Microsoft on Monday began taking orders for the $14.99 Windows 8 upgrade promised to customers who purchased a new Windows 7-powered PC in the last 11 weeks.
People who bought an eligible Windows 7 machine starting June 2 can now file an online form to queue up for the Oct. 26 delivery of the upgrade.
The upgrade to Windows 8 Pro costs $14.99, more than in past cycles when they were often free, but less than the $39.99 for users who upgrade older systems to the new operating system.
Although registration opened today, orders will not be fulfilled until Windows 8's on-sale date of Oct. 26, Microsoft reminded customers.
"Starting on October 26, we will start sending out promo codes via email with purchase instructions," said company spokesman Brandon LeBlanc on a Microsoft blog.
The code will change the upgrade's price to the discounted $14.99; Microsoft will serve upgrades as a download that installs the new OS.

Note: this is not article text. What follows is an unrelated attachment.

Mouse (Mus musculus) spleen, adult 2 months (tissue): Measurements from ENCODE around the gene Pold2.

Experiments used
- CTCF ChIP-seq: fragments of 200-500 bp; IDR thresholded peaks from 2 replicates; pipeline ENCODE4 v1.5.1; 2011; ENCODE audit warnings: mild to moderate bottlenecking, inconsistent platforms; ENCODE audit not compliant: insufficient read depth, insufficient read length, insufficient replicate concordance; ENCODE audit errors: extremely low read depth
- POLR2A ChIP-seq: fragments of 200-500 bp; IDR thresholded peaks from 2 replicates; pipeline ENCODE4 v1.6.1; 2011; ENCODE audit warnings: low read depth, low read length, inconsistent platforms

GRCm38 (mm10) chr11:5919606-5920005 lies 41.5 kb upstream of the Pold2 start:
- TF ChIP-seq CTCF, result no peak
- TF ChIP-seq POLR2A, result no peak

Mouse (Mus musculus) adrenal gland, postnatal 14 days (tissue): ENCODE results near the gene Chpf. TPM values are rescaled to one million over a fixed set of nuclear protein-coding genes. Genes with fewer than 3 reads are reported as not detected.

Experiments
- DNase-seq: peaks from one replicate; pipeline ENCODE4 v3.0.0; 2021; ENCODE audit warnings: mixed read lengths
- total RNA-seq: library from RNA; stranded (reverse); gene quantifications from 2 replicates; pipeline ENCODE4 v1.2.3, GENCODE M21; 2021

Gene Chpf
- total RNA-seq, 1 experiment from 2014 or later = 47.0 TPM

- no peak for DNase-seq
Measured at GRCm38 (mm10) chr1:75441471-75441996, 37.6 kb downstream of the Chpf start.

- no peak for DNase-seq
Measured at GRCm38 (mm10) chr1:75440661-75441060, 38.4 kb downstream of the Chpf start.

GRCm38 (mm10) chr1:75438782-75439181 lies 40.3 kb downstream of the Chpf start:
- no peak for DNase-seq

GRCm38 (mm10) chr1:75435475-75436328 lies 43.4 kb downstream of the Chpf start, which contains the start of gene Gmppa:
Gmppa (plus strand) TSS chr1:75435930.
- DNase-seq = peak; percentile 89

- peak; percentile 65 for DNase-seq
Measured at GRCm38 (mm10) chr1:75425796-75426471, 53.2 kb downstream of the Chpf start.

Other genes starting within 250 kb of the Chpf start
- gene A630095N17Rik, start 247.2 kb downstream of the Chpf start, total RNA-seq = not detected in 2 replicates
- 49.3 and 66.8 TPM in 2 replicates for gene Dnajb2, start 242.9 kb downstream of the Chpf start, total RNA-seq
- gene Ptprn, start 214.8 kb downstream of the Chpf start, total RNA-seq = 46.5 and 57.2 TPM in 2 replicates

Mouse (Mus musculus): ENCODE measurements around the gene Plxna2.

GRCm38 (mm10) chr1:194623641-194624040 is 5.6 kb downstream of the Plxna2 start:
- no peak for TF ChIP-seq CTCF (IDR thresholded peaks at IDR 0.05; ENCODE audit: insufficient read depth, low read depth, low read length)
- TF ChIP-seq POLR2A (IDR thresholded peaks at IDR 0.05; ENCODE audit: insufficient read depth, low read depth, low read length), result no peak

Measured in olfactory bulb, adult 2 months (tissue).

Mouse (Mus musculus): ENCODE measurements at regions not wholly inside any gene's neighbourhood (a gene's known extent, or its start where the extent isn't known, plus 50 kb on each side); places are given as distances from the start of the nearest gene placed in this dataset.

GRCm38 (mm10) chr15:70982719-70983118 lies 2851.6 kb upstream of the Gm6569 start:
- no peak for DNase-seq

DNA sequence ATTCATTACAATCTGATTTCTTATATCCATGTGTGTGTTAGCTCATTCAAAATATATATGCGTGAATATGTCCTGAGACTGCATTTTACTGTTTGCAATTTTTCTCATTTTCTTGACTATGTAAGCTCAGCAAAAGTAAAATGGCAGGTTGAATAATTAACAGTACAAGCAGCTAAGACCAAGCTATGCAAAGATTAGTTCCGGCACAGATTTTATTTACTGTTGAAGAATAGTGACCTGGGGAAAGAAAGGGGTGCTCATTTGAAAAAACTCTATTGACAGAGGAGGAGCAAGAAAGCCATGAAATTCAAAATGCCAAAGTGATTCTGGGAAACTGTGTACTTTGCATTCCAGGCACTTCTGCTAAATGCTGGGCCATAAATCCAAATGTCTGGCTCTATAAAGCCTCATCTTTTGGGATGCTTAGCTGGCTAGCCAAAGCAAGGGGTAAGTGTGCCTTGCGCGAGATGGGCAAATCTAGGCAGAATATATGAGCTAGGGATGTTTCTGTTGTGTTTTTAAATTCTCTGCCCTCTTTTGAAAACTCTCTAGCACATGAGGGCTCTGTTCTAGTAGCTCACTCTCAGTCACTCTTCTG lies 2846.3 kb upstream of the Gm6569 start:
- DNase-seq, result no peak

Customers who qualify for the $14.99 deal must provide Microsoft with name, email address, phone number, the date of purchase, the retailer, the PC brand and model, and in some cases, the 25-character Windows 7 product key associated with the PC. "You may be required to enter this as part of the registration," said LeBlanc.
The key requirement may be part of Microsoft's anti-piracy strategy. When Computerworld tested the upgrade registration process, first posing as a U.S. customer, Microsoft did not ask for a key and approved the registration. A second test, however, posing as an Indian consumer, asked for a key.
"We can only validate your registration when you submit a qualifying Windows 7 product key," the registration site stated during the second test.
According to the Business Software Alliance, India's 2011 piracy rate of 63% was more than triple the 19% in the U.S.
It's unclear how Microsoft will prevent scams of the system -- attempts to qualify for the cheaper upgrade by providing bogus information -- if the process does not require a product key in every instance. Making enforcement even more difficult are Microsoft's terms, which let a customer who is legitimately eligible for the $14.99 price to apply the upgrade not only on the recently purchased PC, but on "any compatible Windows-based PC with a qualifying operating system."
Computerworld's tests, including the one that was quickly approved, were conducted on a Mac, even though the upgrade offer FAQ clearly states, "This upgrade offer requires you to use your Windows PC to register."
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